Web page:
November and December were rough months for me when it came to my morning routine. The success rate for all of these habits would be closer to 50% if I didn’t have a very strong January. The activity that had the lowest success rate was Research/Writing. Morning is a difficult time for me to focus on writing or researching for my blog. With only 15-minute windows for each activity, it’s hard to really get anything meaningful done in that time. So it may be worth re-considering when I focus on this habit. Perhaps a 25-minute time period (i.e. a pomodoro) in the evening might be better? Something worth considering.

On the other hand, Workout was my most successful morning habit. Since January my morning workout has consisted of 25 kettlebell swings. It’s a decent workout but there’s probably some more that I can do. I know I can experiment with more swings or maybe upgrade to a heavier kettlebell. Something to keep an eye on as a very high success rate might be an indicator that the habit is too easy for me to do.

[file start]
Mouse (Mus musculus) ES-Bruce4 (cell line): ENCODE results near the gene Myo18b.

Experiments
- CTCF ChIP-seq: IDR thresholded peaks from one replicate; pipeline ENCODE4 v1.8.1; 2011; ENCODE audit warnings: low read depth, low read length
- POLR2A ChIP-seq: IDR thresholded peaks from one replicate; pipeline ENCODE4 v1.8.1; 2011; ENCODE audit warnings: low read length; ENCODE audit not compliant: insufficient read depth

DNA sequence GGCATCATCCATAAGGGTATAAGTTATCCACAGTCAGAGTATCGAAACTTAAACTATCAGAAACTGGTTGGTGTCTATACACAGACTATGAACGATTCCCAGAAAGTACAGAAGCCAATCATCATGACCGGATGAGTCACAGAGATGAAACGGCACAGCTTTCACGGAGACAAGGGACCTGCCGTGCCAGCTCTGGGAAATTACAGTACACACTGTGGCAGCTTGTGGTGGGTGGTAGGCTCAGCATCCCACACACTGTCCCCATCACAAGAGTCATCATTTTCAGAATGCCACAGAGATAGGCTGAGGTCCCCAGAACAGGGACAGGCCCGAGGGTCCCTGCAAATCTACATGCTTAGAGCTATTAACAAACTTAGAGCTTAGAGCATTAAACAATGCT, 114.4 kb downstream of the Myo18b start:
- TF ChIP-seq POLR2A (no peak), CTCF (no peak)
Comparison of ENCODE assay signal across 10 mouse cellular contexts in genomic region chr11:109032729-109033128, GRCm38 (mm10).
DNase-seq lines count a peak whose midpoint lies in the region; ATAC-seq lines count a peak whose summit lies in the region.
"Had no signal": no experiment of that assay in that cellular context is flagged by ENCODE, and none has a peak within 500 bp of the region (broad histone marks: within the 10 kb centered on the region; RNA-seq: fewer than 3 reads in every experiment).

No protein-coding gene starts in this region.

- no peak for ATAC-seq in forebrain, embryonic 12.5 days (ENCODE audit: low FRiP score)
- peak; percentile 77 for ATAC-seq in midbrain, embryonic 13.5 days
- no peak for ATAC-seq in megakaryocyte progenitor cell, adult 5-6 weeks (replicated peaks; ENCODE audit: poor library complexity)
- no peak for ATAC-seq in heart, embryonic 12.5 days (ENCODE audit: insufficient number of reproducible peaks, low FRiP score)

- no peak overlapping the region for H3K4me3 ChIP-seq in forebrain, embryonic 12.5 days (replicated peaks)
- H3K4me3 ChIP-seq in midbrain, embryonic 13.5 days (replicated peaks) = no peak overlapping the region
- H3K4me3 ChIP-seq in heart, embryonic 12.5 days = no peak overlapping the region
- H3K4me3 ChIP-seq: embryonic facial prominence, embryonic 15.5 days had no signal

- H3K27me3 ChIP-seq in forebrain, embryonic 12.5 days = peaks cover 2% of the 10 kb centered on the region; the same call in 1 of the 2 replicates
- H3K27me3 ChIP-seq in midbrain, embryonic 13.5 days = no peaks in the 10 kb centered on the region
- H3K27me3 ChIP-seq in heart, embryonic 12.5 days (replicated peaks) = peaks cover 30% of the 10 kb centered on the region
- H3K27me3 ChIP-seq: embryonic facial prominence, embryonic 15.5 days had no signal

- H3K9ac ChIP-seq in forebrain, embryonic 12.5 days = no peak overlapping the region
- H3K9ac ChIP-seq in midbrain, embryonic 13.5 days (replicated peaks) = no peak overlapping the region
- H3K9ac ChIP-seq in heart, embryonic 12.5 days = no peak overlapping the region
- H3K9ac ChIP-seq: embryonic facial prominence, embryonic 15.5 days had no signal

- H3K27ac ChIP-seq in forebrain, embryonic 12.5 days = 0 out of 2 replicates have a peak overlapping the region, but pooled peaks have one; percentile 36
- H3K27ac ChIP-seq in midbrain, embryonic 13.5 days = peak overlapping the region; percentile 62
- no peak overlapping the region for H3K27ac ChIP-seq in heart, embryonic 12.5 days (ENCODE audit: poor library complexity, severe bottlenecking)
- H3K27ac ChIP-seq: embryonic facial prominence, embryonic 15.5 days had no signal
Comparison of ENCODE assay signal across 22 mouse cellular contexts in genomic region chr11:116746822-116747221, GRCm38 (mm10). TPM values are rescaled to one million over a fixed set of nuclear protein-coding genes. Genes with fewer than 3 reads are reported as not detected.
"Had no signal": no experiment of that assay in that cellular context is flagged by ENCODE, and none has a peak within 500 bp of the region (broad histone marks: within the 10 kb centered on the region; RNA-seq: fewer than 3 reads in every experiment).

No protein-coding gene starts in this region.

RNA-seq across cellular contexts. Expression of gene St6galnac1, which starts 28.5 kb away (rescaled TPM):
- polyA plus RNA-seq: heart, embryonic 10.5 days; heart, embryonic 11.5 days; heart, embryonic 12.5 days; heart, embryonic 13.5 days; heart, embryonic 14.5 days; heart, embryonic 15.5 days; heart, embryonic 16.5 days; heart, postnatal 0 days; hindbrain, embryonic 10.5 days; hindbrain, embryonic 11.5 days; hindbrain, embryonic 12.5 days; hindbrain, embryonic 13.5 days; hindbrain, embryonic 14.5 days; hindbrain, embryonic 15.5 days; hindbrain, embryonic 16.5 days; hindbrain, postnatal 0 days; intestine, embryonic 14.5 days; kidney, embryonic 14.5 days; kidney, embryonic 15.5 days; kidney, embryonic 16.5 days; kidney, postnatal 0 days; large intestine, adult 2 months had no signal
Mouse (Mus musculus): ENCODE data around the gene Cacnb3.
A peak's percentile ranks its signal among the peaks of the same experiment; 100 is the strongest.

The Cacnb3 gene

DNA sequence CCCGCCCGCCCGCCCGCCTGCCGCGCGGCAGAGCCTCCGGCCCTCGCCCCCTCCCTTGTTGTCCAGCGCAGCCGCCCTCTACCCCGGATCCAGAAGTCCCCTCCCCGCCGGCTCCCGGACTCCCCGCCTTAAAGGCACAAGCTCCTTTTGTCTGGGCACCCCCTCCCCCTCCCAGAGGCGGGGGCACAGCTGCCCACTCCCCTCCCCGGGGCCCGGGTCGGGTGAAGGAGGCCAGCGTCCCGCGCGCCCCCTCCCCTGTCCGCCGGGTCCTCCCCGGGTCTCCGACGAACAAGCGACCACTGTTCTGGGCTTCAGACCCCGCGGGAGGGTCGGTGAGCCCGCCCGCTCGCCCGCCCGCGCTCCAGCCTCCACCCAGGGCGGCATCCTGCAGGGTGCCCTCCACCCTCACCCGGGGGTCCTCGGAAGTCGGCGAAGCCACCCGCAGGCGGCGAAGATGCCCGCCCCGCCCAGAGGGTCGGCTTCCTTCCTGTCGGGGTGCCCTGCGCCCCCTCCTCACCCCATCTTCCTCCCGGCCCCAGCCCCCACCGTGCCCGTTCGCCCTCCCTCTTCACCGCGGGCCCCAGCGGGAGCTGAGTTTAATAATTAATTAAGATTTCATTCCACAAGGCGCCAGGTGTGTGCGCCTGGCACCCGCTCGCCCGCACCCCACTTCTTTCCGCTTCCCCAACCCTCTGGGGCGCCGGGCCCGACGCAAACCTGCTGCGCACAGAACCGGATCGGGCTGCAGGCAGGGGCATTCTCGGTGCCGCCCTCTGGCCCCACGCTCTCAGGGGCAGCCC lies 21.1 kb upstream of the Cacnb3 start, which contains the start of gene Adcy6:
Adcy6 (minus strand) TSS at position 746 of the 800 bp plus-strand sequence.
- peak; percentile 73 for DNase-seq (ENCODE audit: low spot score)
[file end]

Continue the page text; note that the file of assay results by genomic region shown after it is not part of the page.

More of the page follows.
For the next quarter, I’d like to push the success rate for all of these activities to above 70%. With a goal at that rate I can see better trends on what activities need a little bit more tweaking or overhauling altogether.

Daily Questions


The Daily Questions are a concept I’ve borrowed from Marshall Goldsmith. The concept is simple – ask yourself a number questions to see if you gave your best effort in accomplishing your priorities. All the questions start with the phrase “Did I do my best to…” The scores above are between 1 to 4 with 4 being the highest score.

It’s a little difficult to read too much into these questions here as some of them I didn’t start tracking until January and I also tweaked a little with the definition of success with some of these. But what it is helpful for is to see some trends in January.

As you can see, investing in my physical and emotional health ranked highly in January while investing in my friendships and relationship with my girlfriend were 2-3 points lower. I don’t want to make too much of this as it’s still early days but it may require more effort in investing time into my relationships.